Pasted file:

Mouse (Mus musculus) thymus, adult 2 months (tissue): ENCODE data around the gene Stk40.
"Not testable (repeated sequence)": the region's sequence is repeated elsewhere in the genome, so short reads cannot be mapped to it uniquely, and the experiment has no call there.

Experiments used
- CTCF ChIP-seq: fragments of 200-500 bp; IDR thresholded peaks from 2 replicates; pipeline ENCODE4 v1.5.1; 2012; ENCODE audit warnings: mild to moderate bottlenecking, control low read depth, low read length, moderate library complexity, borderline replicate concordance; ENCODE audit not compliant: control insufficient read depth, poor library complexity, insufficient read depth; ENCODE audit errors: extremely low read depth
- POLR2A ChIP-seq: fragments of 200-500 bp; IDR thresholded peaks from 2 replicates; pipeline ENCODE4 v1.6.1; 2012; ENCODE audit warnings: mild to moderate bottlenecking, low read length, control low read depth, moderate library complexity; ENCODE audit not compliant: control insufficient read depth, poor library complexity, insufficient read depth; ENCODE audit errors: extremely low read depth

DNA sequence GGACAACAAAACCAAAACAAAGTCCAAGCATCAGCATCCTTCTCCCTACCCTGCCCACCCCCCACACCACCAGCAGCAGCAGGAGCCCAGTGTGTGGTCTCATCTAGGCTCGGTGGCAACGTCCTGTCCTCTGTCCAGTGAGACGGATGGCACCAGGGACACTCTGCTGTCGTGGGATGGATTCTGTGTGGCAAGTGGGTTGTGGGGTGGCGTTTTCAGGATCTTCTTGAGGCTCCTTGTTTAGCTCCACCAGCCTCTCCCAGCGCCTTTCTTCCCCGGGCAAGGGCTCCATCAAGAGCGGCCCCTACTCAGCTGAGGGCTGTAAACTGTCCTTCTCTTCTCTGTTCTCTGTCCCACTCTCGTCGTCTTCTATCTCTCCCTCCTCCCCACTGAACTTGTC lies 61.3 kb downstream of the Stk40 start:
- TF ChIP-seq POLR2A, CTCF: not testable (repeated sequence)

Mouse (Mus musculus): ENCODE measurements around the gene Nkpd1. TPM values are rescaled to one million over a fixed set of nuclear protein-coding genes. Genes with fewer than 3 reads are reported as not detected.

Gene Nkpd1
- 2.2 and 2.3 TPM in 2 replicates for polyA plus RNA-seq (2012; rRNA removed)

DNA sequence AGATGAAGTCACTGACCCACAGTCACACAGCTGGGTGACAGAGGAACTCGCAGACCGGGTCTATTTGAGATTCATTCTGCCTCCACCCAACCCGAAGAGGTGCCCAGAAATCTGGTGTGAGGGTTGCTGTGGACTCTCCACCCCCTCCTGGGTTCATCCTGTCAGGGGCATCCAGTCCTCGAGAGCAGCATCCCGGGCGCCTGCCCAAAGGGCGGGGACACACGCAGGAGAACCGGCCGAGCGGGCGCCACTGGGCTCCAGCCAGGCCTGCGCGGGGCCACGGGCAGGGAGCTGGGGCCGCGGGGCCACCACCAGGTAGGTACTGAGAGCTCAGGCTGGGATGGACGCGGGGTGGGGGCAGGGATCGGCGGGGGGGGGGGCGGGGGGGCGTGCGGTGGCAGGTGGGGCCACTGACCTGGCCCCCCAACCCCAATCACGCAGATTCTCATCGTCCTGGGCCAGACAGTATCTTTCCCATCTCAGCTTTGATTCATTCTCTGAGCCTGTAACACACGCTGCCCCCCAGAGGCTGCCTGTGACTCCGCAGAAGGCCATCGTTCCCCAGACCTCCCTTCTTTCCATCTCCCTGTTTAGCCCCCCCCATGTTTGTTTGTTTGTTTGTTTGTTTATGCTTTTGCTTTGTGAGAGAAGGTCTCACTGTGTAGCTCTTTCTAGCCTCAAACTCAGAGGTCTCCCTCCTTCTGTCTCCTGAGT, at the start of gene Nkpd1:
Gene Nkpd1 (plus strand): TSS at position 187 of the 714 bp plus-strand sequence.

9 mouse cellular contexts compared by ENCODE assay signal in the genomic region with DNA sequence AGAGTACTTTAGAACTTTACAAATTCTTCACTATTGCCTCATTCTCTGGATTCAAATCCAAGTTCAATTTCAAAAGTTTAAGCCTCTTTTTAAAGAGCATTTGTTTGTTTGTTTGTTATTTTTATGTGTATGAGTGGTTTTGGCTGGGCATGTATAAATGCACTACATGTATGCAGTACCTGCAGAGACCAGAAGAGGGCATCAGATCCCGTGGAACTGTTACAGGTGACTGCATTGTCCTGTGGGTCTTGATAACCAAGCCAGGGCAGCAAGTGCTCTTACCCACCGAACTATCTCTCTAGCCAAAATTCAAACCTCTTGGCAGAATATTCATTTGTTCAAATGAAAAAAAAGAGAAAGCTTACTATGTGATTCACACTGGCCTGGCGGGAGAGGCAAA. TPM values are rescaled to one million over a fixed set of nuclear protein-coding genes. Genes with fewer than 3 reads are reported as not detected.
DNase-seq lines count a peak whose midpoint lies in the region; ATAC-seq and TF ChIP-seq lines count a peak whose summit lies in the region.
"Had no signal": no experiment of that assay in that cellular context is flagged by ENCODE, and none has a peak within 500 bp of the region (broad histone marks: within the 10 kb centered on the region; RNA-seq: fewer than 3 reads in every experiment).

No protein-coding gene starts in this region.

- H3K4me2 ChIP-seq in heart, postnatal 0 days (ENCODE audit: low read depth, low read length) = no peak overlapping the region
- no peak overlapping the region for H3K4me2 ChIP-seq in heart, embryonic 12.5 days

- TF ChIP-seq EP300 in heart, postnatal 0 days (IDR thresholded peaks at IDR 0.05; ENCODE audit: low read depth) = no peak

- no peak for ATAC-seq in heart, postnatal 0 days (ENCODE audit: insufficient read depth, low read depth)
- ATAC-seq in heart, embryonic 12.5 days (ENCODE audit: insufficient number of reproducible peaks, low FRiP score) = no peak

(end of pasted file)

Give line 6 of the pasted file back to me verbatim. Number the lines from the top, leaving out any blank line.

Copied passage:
DNA sequence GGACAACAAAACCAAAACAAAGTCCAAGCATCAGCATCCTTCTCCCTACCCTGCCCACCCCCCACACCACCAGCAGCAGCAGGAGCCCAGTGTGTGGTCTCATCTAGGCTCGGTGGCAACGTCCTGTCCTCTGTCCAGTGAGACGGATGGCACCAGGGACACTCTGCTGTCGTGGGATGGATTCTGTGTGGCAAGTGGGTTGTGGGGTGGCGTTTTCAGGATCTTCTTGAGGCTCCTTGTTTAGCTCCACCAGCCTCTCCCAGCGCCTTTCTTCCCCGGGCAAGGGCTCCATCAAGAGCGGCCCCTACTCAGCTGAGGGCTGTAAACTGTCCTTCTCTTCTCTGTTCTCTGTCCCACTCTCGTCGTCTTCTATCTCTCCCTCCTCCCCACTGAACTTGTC lies 61.3 kb downstream of the Stk40 start: